Local and subnational elections traditionally have the lowest voter turnout in Morocco, even though that level of government most closely touches people’s lives on a daily basis. Those who are socially and economically vulnerable tend to have the highest voter turnout, observers say.
The PJD – which came to power in 2011 after widespread street protests calling for change in the wake of the Arab uprisings which swept the region – is managing expectations.
The interior ministry controls an electoral map that guarantees the regime's best interests - which are far from what the people need. Elections should guarantee freedom but the atmosphere in Morocco is everything but free.
The party’s rank-and-file members love their leader Abdelilah Benkirane, a showman who still gathers large crowds at political rallies. But Moroccans know that no matter who wins, the king remains the country’s supreme leader.
In a recent televised interview with Al Jazeera, Benkirane declared that he didn’t rule but worked under the orders of the king. Experts said Benkirane was hedging.
“There is likely some concern within the party that if they keep on winning elections, then the pressure to perform will be even greater,” said Avi Spiegel, an assistant professor at the University of San Diego and researcher of political Islam. “They swept into office with lofty goals – they promised, for example, to rid the country of corruption. But I doubt that most citizens see that changing. The more PJD keeps winning, the more citizens will demand results.”
The Justice and Charity Organisation – sometimes called Justice and Spirituality – a banned but tolerated Islamist party that many believe has the most support in the country, is calling for a boycott of the elections and isn’t supporting the PJD. Its members believe Morocco’s political system is on the brink of failure.
Members of the Justice and Charity Organisation, as well as other groups who have been vocal about boycotting the elections, have had run-ins with the authorities, human rights groups have reported. Many of those same people embraced the 2011 protests that demanded radical change in the country, where the king is also the religious leader and claims direct descent from the Prophet Muhammad.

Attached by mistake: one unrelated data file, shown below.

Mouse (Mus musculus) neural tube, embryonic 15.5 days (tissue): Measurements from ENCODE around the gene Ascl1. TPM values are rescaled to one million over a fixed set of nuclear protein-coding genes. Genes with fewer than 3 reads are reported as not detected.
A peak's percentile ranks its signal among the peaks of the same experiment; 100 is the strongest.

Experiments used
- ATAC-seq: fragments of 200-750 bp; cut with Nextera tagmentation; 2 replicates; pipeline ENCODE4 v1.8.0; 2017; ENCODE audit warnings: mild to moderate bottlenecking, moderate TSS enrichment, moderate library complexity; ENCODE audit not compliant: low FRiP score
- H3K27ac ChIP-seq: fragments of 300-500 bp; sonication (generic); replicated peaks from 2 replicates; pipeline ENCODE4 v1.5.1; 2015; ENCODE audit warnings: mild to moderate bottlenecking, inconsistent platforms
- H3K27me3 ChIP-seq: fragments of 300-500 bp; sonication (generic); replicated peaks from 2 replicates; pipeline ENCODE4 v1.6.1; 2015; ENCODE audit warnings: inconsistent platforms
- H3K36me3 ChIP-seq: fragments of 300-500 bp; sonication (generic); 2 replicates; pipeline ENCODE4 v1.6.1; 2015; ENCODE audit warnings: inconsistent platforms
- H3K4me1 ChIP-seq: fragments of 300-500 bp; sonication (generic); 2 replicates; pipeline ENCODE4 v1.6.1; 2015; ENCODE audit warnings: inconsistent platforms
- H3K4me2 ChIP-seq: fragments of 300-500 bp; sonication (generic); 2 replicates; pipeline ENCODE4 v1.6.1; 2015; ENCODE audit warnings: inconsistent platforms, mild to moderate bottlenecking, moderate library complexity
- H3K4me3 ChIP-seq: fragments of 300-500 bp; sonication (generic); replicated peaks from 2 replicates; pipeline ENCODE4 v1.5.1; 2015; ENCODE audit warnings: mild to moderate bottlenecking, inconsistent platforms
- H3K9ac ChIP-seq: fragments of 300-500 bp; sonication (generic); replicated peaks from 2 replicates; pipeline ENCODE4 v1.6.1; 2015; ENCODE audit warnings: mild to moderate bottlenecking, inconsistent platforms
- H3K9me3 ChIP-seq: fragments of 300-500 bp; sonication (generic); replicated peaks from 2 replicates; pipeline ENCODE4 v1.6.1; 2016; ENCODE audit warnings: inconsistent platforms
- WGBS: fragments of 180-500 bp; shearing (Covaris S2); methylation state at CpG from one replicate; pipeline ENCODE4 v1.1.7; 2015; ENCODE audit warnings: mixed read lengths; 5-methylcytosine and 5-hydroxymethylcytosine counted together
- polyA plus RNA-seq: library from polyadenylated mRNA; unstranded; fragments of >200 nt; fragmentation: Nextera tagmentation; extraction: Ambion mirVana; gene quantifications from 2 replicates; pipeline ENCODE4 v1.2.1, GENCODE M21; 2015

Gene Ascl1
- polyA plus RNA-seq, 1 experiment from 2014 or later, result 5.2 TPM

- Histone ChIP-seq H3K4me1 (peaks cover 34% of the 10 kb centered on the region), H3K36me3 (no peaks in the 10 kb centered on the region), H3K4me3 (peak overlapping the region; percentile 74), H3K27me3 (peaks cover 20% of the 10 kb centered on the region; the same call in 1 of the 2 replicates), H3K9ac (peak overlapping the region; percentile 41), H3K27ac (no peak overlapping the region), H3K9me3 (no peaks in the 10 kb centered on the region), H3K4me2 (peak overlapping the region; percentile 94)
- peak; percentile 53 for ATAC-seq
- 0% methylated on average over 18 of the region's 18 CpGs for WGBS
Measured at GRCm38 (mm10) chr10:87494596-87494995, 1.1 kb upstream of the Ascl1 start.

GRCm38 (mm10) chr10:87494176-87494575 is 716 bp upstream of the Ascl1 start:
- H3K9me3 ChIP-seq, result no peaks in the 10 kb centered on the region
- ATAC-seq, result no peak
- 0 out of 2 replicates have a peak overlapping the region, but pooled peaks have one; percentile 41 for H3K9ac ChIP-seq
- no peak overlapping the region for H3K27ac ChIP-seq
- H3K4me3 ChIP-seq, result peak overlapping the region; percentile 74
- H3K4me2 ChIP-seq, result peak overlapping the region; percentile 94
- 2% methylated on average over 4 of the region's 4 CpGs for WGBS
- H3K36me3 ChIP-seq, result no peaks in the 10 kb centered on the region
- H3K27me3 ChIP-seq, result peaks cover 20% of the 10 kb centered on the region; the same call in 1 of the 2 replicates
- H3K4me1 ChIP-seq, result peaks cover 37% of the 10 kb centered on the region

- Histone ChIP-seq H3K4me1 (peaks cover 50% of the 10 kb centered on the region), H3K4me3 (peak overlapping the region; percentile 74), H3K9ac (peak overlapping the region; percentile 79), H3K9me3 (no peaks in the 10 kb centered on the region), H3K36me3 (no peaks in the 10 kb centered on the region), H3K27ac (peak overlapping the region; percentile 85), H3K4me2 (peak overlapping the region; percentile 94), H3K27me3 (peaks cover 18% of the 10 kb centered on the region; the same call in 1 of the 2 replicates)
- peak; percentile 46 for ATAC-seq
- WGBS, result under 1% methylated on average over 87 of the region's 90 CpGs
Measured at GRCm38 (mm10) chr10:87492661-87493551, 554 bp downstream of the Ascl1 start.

They remain convinced that boycotting Moroccan politics is the only way to undermine the legitimacy of the current regime.
“The system is too corrupt,” said Omar Iherchane, one of the organisation’s Casablanca-based members. “The interior ministry controls an electoral map that guarantees the regime’s best interests – which are far from what the people need. Elections should guarantee freedom but the atmosphere in Morocco is everything but free. The PJD are paying a high price for very little in return.”
But it’s not clear if their strategy will work. The PJD has been adept at neutralising opposition forces and taking positions that appeal to whichever voting blocs are most likely to sway elections.
“One of the reasons PJD has been so successful is that they’ve repeatedly displayed an ability to adapt to political realities,” said Spiegel. “They often find ways to privilege survival over most everything else – including ideology.”